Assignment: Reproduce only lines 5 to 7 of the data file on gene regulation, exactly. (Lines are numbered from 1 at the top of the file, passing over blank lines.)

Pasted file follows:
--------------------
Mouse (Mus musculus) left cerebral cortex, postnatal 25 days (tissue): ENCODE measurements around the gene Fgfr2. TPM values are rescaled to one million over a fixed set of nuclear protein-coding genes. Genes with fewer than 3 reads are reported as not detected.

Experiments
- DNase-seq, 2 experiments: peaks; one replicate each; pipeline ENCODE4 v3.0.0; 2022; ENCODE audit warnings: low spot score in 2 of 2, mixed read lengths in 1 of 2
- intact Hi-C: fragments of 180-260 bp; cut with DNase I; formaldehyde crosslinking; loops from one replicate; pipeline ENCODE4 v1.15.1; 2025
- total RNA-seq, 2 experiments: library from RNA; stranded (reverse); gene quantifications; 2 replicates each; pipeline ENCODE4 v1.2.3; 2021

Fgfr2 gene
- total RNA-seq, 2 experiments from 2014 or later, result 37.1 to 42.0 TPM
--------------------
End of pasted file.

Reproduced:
- total RNA-seq, 2 experiments: library from RNA; stranded (reverse); gene quantifications; 2 replicates each; pipeline ENCODE4 v1.2.3; 2021

Fgfr2 gene
- total RNA-seq, 2 experiments from 2014 or later, result 37.1 to 42.0 TPM